SEC vs. Mozilo: Show Trial?

| About: Countrywide Financial (CFC)

The SEC announced they are going to take on Angelo "Lee" Mozilo, former CEO of Countrywide Financial (CFC). They have charged him with insider trading and misleading shareholders. Shocking!

Several months ago the SEC sent Mozilo a Wells letter. This a very bad letter to get in the mail. The one to Mr. Mozilo read something like this:

Dear Lee,

We know you are dirty and we are coming after you. We are looking everywhere and we will find enough to indict you in the near future.

Even if the evidence is bubkiss you are going to trial. We will pick the jurisdiction and the jurors. With your tan and reputation we will get a jury to convict you. So you are looking at hard time.

Why don’t you come in with some lawyers and we can talk this over. If you are willing to write a big check, say $250mm, well, maybe we can make this go away.

Look forward to hearing from you,

Your Pal,


It looks like Lee said no to that offer. This sets up a very interesting case. I think that the SEC is nuts to take this line. They are opening up something that should not be opened. This has potential to go in a lot of bad directions.

They are going after Lee as an insider. Well, I hope all those good lawyers at the SEC did not spend too much time on that one. One can safely assume that the Chairman/CEO is an insider. No? They say he sold stock based on that ‘insider’ information. Here again the public record says he did. So what? Lots of CEOs have programs to sell stock. So long as the details are public there is nothing wrong with that as far as I know.

It is possible that Lee did not properly register his stock sales. If so he is dead meat. I doubt that is the case. Lee was a very litigious guy. He had lawyers around him all the time. I bet that he had the necessary approvals and filings in order before the stock was sold. If that were not the case his lawyers would have told him to write the big checks after the Wells notice.

The issue of providing misleading information to shareholders is a can of worms. Earlier this year Fed Chairman Bernanke said, “There was a time in November when I was not sure the system would survive”. Well, he did not disclose his feelings to the public in the fall. Paulson and Geithner had tons of information they did not disclose either. But they are the government and are supposed to keep information from us.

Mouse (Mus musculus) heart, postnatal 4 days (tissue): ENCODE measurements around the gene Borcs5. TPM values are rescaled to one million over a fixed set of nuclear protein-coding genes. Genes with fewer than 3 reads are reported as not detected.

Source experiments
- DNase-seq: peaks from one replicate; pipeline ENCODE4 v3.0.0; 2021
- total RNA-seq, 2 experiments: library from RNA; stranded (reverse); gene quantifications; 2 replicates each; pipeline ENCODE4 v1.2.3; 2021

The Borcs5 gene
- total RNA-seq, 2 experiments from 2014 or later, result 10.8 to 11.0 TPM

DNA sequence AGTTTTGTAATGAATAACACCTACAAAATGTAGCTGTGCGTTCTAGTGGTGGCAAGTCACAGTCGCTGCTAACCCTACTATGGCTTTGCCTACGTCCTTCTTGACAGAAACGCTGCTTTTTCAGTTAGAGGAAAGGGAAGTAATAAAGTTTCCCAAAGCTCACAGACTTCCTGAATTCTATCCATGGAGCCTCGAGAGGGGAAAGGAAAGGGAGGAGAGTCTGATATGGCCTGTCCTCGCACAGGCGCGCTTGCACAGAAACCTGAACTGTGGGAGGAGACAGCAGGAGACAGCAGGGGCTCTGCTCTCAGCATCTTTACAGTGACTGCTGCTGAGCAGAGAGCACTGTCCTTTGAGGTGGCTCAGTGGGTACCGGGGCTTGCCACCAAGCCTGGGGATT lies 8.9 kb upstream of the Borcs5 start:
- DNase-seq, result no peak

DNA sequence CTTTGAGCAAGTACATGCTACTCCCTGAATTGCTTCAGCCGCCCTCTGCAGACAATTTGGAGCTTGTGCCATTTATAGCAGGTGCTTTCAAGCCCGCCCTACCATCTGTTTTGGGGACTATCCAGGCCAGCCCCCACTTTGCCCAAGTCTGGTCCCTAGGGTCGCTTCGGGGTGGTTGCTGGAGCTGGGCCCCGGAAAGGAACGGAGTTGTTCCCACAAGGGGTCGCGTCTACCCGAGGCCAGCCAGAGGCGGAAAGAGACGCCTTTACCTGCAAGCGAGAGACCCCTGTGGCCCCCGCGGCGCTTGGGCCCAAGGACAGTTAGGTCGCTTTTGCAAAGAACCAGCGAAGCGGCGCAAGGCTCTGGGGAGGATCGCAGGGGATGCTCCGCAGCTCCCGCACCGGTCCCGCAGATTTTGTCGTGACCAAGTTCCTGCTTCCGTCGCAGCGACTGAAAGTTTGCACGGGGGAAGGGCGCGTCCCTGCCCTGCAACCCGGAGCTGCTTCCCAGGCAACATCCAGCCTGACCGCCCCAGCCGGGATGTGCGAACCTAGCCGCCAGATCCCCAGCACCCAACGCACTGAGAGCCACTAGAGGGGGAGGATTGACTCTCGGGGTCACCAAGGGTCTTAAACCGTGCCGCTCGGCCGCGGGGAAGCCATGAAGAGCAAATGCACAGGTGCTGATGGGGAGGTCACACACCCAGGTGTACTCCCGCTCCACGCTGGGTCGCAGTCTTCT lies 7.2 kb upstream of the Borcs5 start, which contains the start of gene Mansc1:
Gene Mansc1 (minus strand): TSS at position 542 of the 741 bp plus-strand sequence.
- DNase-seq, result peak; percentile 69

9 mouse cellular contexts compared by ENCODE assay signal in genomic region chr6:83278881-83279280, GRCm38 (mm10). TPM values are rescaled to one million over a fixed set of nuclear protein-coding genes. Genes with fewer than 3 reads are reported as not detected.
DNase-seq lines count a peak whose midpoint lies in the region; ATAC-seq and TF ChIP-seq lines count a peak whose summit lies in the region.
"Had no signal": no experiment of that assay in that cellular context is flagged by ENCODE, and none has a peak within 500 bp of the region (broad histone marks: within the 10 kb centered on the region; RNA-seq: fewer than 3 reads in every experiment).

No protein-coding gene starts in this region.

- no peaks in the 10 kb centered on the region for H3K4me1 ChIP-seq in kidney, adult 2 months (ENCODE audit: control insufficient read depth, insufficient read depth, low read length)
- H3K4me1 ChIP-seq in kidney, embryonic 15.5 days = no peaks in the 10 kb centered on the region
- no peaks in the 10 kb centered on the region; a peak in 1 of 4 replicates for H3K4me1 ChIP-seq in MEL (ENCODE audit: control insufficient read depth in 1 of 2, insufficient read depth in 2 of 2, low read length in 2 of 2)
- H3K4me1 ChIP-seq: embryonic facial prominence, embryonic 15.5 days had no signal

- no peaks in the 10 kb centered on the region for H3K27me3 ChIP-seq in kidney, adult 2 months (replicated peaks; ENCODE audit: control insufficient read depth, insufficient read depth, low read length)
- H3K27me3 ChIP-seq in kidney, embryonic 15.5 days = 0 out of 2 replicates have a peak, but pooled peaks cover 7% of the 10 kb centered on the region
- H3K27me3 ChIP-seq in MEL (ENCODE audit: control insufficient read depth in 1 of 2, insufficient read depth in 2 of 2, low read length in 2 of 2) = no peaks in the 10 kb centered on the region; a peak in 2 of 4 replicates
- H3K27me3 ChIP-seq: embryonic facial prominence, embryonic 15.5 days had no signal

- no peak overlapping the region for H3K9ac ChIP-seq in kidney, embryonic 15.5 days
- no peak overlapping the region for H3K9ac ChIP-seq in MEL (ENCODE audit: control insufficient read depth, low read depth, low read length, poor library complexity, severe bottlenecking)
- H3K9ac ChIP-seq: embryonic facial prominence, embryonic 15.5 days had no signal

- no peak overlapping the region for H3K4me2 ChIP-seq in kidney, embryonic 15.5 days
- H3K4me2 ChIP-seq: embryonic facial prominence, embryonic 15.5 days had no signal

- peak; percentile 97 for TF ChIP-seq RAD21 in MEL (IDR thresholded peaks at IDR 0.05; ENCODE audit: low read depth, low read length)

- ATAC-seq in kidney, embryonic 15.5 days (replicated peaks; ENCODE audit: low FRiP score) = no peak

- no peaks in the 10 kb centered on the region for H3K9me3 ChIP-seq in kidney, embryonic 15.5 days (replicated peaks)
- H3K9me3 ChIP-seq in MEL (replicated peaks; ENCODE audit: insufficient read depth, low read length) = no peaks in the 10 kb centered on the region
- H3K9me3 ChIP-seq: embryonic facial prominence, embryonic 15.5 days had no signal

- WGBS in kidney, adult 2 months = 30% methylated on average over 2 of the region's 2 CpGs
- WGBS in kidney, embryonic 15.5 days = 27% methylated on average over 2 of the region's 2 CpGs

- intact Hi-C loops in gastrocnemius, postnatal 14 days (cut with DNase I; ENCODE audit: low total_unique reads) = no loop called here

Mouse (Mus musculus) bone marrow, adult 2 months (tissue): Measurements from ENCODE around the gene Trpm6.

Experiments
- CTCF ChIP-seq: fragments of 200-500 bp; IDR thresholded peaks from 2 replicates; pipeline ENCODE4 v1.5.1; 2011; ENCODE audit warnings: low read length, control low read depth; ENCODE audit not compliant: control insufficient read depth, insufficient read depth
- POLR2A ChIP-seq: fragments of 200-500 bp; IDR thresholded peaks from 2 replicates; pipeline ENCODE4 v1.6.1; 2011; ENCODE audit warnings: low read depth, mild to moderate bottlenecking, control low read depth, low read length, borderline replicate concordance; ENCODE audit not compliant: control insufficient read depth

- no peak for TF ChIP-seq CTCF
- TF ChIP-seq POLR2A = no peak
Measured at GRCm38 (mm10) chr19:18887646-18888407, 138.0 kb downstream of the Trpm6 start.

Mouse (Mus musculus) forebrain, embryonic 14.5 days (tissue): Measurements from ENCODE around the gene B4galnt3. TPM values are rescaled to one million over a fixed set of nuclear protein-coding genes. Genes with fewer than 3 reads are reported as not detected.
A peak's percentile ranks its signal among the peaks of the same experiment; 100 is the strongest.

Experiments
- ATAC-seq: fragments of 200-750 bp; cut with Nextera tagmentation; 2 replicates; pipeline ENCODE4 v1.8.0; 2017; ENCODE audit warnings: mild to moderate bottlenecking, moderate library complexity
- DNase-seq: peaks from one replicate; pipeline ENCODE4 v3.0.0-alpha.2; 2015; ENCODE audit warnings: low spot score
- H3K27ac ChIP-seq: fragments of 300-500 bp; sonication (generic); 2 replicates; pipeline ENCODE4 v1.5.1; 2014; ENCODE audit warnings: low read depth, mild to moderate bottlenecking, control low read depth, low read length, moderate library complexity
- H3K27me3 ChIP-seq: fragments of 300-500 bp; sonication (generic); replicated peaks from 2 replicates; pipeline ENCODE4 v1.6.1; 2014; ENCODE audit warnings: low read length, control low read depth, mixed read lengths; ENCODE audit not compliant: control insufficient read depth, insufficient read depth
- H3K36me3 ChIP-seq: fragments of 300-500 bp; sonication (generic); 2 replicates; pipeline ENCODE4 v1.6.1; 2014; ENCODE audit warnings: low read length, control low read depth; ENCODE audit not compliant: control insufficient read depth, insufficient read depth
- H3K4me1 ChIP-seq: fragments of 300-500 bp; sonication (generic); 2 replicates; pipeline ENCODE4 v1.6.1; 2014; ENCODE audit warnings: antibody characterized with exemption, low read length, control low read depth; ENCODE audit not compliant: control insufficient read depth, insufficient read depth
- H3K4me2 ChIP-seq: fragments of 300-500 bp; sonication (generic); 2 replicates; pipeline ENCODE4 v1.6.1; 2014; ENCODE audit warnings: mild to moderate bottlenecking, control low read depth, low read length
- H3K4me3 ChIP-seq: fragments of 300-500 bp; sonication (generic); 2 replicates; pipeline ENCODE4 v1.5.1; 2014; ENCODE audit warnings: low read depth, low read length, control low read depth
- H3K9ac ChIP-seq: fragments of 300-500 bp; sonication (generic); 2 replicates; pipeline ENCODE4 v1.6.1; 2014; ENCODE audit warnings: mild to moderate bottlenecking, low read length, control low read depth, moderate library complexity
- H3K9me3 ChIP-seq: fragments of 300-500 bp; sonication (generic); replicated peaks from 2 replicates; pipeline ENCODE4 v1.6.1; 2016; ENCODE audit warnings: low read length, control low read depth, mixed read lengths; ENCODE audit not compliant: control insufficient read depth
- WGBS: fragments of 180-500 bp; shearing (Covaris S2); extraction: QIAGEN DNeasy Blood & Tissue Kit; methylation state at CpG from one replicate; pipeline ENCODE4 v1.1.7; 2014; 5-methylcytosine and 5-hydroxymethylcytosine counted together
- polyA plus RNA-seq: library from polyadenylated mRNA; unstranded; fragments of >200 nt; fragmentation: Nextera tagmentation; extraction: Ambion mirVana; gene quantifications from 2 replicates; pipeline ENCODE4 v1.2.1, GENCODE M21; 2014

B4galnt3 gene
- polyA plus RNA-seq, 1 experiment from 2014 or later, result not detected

Similarly there are several Freedom of Information suits outstanding against the Fed. The objective is to get the NY Fed to release a detailed list of its holdings. The Fed has resisted in court, arguing that to release this information would be injurious to the Fed and therefore the taxpayer. So far the courts have sided with the Fed. This disclosure of information issue is more complicated than it looks. It appears that there are different rules for public officials and officials of public companies. Very fine lines.

If the SEC nails Lee on providing misleading information there are at least twenty other guys who are ex financial big shots who will be looking down the barrel of the SEC’s gun. Some of them are still big shots at big banks. This is a domino problem. If they get Lee, they will go for Chuck Prince and Bob Rubin. If they go in that direction do they also go after Pandit (NYSE:C) and Lewis (NYSE:BAC)? Talk about a slippery slope.

A perfect example of providing misleading information to shareholders occurred last July. Here is the relevant headline:

July 8, 2008
"Mortgage financiers Fannie Mae and Freddie Mac are adequately capitalized," said James Lockhart, director of the Office of Federal Housing Enterprise, which regulates the two enterprises.

Sixty days after Mr. Lockhart made these remarks the Agencies were put into receivership. No doubt but that Mr. Lockhart was an insider at Fannie Mae (FNM) and Freddie Mac (FRE). Common and preferred shareholders who believed in the words from the chief regulator of the GSE’s lost a bundle. This example is not a case where significant information regarding the health of the Agencies was withheld from the public. This was a very deliberate effort to provide misinformation to the public. In the days that followed the comments by Mr. Lockhart, both Treasury Secretary Paulson and President Bush repeated his words. All three of them knew better. But, equity holders got crushed. I doubt the SEC is looking into that one.

It looks to me like the SEC wants show trials. I think the American people want to stone some of the folks who got us into this mess. The SEC charges against Mozilo have the potential to backfire.

Disclosure: None

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